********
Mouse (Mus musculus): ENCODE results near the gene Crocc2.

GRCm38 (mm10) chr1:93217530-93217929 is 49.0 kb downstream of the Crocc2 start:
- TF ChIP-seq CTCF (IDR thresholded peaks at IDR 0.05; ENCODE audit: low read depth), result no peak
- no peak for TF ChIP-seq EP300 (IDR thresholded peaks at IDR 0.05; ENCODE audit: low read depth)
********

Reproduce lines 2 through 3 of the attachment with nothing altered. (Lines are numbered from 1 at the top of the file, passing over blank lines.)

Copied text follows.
GRCm38 (mm10) chr1:93217530-93217929 is 49.0 kb downstream of the Crocc2 start:
- TF ChIP-seq CTCF (IDR thresholded peaks at IDR 0.05; ENCODE audit: low read depth), result no peak